Alternative road for victims of sex crime
The thought of facing cross-examination in court can be enough to compel victims to keep rape a secret. But what if there was another path to justice? Kirsty Johnston reports
Justice found Paula* not in a courtroom but at home. It had taken 30 years for the Auckland professional to reveal that her uncle had sexually abused her, and when she did, her father immediately called a family meeting.
"Everyone came with their partners and the like. My father opened by confronting my uncle about the abuse - by then a lot of other victims in the family had spoken up - and everyone was horrified," Paula says.
"My uncle kept saying he was sorry, so sorry. And even though he didn't direct it just at me . . . it gave me validation."
Some family members then also took matters to police.
"He wasn't convicted," Paula says. "It was decided the charges were too old for him to mount a defence. My uncle pleaded not guilty despite all the people in the room that day hearing him admit what he'd done.
"In the end, a process whereby we sat around a room where we talked about it honestly gave me a bigger sense of justice than 18 months worth of court hearings. It was empowering and it helped protect our family. No-one was keeping secrets."
That was in the mid-1990s. These days, the kind of meeting Paula's family initiated is called restorative justice. It involves a face-to-face encounter between the offender and the victim, their families, and professional mediators, who help each side address their feelings and help each party find redress. Where appropriate, this may include offender therapy.
It is also at the centre of most ideas about what an alternative process for dealing with sexual offence cases might look like.
"What we have found," says Elisabeth McDonald, Victoria University associate law professor and author of the book From Real Rape to Real Justice, "is that not everyone wants the outcome to be long-term imprisonment. Women might not want to go through the trial process, to carry around the details with them for two years so they aren't accused of remembering incorrectly.
"What they do want is an apology and an acknowledgement and they don't want it to happen again."
McDonald's research was central to a Law Commission draft report that suggested the need for more options for rape victims - not only within the current criminal court process but in some cases completely outside it.
Currently, the rough outline for the process would see victims enter an alternative process either before a complaint to police or at the point of complaint, rather than progressing to a trial. It needs agreement from both victim and accused, with willingness on behalf of the perpetrator to accept intervention.
It would be confidential but not wholly immune from reverting back to a criminal process if further revelations of serious offending arose, and would require specialist outside services such as counselling to run alongside it.
Critics who made submissions to the Law Commission have said that system would effectively be "letting criminals off the hook" but as McDonald points out, without options other than court, that is happening anyway.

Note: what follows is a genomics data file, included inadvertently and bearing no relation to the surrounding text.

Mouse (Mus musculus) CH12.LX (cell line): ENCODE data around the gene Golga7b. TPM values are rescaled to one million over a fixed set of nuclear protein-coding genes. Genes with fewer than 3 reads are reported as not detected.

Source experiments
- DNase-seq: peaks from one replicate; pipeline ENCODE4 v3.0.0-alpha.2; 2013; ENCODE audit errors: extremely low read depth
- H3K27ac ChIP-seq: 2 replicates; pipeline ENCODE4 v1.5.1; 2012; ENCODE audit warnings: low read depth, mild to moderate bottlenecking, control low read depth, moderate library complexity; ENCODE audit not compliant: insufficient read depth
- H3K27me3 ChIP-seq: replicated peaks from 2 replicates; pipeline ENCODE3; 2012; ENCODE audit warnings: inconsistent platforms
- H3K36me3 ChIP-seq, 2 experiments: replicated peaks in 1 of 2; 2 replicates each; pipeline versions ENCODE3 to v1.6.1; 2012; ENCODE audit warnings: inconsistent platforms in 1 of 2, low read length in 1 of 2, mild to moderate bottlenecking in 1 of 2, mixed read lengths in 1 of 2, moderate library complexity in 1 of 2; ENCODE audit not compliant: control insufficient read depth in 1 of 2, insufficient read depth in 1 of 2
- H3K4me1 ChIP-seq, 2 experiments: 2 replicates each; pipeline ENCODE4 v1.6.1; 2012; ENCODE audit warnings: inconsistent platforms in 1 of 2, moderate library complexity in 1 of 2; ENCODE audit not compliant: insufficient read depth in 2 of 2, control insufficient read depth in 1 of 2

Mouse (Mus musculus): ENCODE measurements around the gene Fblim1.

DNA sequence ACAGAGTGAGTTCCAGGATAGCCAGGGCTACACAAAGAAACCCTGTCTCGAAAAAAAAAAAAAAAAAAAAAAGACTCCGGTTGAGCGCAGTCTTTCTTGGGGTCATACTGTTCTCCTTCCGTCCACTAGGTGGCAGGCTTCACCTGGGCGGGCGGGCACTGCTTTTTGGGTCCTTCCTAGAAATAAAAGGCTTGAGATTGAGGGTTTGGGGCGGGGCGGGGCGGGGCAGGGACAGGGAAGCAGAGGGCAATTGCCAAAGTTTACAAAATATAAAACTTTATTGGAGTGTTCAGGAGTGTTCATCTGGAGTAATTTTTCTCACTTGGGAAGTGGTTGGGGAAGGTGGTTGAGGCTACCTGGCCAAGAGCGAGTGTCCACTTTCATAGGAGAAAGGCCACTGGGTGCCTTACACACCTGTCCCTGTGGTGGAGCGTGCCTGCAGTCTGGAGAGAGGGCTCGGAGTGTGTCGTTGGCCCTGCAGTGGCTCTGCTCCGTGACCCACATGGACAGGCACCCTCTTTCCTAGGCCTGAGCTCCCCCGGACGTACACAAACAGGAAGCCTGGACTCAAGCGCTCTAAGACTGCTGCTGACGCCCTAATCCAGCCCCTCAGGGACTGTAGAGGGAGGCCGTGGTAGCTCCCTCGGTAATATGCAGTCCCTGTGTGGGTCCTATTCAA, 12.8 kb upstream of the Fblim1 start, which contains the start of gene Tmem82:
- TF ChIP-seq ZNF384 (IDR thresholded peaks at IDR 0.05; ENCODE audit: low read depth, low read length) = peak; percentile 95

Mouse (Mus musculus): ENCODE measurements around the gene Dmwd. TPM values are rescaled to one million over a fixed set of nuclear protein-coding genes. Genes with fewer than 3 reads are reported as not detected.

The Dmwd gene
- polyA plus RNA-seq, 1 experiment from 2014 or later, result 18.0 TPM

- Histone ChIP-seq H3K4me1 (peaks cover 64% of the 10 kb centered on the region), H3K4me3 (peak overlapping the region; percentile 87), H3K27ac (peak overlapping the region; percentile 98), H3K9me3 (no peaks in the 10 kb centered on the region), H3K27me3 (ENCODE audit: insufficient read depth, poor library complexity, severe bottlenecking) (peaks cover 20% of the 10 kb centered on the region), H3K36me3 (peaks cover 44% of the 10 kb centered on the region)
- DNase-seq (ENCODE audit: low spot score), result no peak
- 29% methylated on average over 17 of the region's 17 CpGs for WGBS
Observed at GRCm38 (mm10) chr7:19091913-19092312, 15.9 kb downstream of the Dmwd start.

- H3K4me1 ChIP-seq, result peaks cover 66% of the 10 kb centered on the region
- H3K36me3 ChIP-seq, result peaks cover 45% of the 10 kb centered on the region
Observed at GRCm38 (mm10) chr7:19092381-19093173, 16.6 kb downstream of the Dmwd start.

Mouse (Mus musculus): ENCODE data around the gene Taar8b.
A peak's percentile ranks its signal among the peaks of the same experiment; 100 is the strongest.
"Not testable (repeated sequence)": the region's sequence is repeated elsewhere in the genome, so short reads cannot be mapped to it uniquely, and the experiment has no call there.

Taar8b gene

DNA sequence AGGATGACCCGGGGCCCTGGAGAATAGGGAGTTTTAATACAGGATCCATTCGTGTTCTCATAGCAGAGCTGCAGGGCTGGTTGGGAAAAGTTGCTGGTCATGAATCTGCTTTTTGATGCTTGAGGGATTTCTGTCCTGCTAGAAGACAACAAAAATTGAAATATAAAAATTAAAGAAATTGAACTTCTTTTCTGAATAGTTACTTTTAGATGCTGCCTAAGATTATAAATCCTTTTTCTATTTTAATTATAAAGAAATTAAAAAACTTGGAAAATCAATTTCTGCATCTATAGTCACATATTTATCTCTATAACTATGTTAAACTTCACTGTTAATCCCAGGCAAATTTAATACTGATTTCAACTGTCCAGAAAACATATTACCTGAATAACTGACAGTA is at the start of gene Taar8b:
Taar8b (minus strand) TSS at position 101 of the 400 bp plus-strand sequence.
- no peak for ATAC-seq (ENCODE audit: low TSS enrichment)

"Currently the consequence of not having an alternative system is that they're all let off the hook. We need a process that gets them to address behaviour."
She says it would not be for every case - mainly for circumstances where offender and victim know each other and not where there are serious violence, power or control issues. "We're talking about the cases that would otherwise fall through the cracks."
About 10 per cent of rapes are classified as "stranger" rapes and they would remain in the criminal system.
Political support for such a system comes from both sides. Justice Minister Judith Collins recently gave funding for more restorative justice programmes but she is yet to engage on the idea of forming an out-of-court process for sexual assaults.
Labour Justice spokesman Andrew Little said the issue was complex, but there needed to be an urgent change to restore public confidence.
"On one hand, where there is criminal wrong-doing there is a sense you want people to be called to account," he said.
"On the other hand when it comes to sexual offending and the victim and the offender know each other, perhaps a process that enables an offender to understand what they've done is wrong and a system that allows the victim to get redress may be better.
"It's about having a system that can gauge what approach is better in the right circumstances."
Project Restore is the country's only restorative justice organisation that deals solely with sexual abuse cases.
It is funded to take 40 cases in the next 18 months. Ten of those are allowed to be referrals from the community, therefore outside the formal court system. The group tries to offer alternative outcomes for victims. Massey University lecturer Shirley Julich, who helped form Project Restore, says far from being an easy way out, it can often be more challenging for offenders to face up to the harm they have caused.
"It can be much harder than going to court. You have to eyeball your victim and your family in a room."
Julich believes restorative justice needs to sit alongside the criminal system, not to replace it. "I wouldn't like to see sexual violence decriminalised. But we do need to have options."
Project Restore leader Fiona Landon said the help it is able to provide is a "drop in the bucket in terms of the potential demand".
It works best, she says, where the victim and the offender know each other. It doesn't work quite so well with date rape scenarios, because the offender often fears he will end up in court anyway.
"It has a lot to offer for those who don't want to use the criminal justice process but want something that's going to be well supported, safe and will meet their needs."
*Name changed to protect identity
Sunday Star Times